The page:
Branding a library or an author is currently a hotly debated topic. Can an author be a brand? Can a library be ‘imbued’ with values in the same way as a product brand? How do we define the term ‘brand’, is there more to it than the Trade Marks Act?
To me an organization like the library works with its corporate identity and its corporate image which consequently forms the ‘brand’ for example the brand Stockholm Public Library.
For a period of over five years Stockholm Public Library has worked with modernising and accentuating our corporate identity and our corporate image. The corporate identity is the sum total of the organization’s services, products, quality, working environment, communication, behaviour and policies, in short ‘the soul of the organization’ and the corporate image is how the organization is perceived.
Even if the term ‘corporate’ is used it is applicable to all kinds of organizational structure as government, political and charitable organizations. In the following I will show you some examples of how we have worked with our corporate identity and the corporate image focusing on our external communication.
Profile, identity and image
When a business or organization has been around for a long time and a gradual change of task has taken place and without any particular attention to external communication we need to stop for a moment and take a deep breath, gather the organisation together and make a fresh, consolidated start. We need to discuss our ‘identity’ (our own image of ourselves) and our ‘profile’ (our desired image of ourselves). Do we all see our assignment in the same way, how do we experience our reality and the world around us, what kind of internal organisational culture do we have, who are the ‘customers’ what do they want from us and how is our quality measured? We have to prioritize and allocate time for internal and external discussion and customer surveys.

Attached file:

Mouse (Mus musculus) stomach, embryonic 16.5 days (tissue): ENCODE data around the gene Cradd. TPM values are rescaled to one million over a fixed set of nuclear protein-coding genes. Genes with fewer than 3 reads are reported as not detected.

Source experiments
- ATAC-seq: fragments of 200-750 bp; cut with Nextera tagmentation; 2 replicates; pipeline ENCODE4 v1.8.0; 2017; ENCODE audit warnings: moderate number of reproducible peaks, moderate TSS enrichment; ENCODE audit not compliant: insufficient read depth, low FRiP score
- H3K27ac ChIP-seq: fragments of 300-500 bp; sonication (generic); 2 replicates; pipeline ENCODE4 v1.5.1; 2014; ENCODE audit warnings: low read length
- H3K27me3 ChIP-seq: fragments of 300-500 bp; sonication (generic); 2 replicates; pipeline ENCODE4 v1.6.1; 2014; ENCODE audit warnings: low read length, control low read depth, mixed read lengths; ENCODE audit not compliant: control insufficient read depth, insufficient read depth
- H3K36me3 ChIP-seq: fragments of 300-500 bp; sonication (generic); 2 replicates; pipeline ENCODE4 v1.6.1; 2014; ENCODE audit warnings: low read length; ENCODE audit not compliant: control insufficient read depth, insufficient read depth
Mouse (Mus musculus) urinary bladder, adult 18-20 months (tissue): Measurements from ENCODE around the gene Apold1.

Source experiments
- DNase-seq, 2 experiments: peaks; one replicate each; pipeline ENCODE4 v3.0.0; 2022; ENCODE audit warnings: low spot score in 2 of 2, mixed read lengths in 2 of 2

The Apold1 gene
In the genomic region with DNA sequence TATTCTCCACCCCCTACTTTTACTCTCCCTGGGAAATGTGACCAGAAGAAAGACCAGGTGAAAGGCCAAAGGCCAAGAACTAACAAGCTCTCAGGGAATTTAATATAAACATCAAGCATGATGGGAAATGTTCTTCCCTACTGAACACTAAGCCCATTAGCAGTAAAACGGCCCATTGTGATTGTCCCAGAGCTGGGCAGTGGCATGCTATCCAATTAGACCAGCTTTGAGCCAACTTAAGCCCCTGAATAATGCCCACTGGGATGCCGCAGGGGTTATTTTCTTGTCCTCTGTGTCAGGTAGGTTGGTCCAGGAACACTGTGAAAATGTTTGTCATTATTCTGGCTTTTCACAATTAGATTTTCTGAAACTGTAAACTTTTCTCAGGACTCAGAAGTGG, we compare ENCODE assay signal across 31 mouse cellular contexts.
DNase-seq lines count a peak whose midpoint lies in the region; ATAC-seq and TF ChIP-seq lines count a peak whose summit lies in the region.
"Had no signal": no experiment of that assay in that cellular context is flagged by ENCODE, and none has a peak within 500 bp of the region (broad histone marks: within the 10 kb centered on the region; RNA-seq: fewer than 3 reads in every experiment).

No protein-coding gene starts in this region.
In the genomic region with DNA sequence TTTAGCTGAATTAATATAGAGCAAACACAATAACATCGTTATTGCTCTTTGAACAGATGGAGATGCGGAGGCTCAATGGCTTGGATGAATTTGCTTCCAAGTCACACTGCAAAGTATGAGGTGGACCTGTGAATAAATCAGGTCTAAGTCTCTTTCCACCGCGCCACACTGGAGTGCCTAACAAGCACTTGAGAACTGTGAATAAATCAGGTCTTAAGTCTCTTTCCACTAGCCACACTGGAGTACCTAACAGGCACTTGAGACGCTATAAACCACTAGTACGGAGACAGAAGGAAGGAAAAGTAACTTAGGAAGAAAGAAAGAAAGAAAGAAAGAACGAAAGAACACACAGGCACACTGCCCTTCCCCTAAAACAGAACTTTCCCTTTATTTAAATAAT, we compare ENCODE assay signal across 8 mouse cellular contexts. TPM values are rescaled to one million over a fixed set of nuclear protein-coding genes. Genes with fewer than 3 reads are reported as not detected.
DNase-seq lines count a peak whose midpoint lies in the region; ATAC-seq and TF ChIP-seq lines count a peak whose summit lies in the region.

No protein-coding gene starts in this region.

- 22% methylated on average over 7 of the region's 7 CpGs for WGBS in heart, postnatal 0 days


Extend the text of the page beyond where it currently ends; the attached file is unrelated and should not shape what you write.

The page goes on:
At Stockholm Public Library it resulted in unifying our values, briefly expressed as:
These sound like nice words randomly chosen, but the words/values must be honest and deeply rooted in the organisation. They govern how we act, how we receive our visitors, how our environments communicate. Internally we must “practise what we preach”, i.e. the staff, managers and senior managements should be welcoming and visible.
When we develop new services, products or planning a new library we must think ‘welcoming’, ‘accessible’, ‘modern’, ‘visible’ and ‘important’. How can the Stockholm Library card be more accessible, more modern, more welcoming? During interesting discussions new ideas emerge.Why not produce a tactile card, executed in a more cheerful and welcoming colour and why not transparent in a modern way.
Brand awareness – brand image Are you aware of your customers’ perception of your organization or ‘brand’? Is there a gap between the ‘brand awareness’ (the knowledge the surrounding world has of us) and the ‘brand image’ (the image the surrounding world has of us) then you need to minimize it. Many of those who visit the library regularly have ‘lived’ the changes but what about the ‘non-visitors’? How do we attract and reach new visitors despite their preconceived notions. Furthermore, if the library was uninteresting before, why should they bother now?
We need to communicate with people outside the library’s walls and we need to make them realise that today we have contemporary libraries with all sorts of services.We need to reposition – quite simply to modernise the library’s image.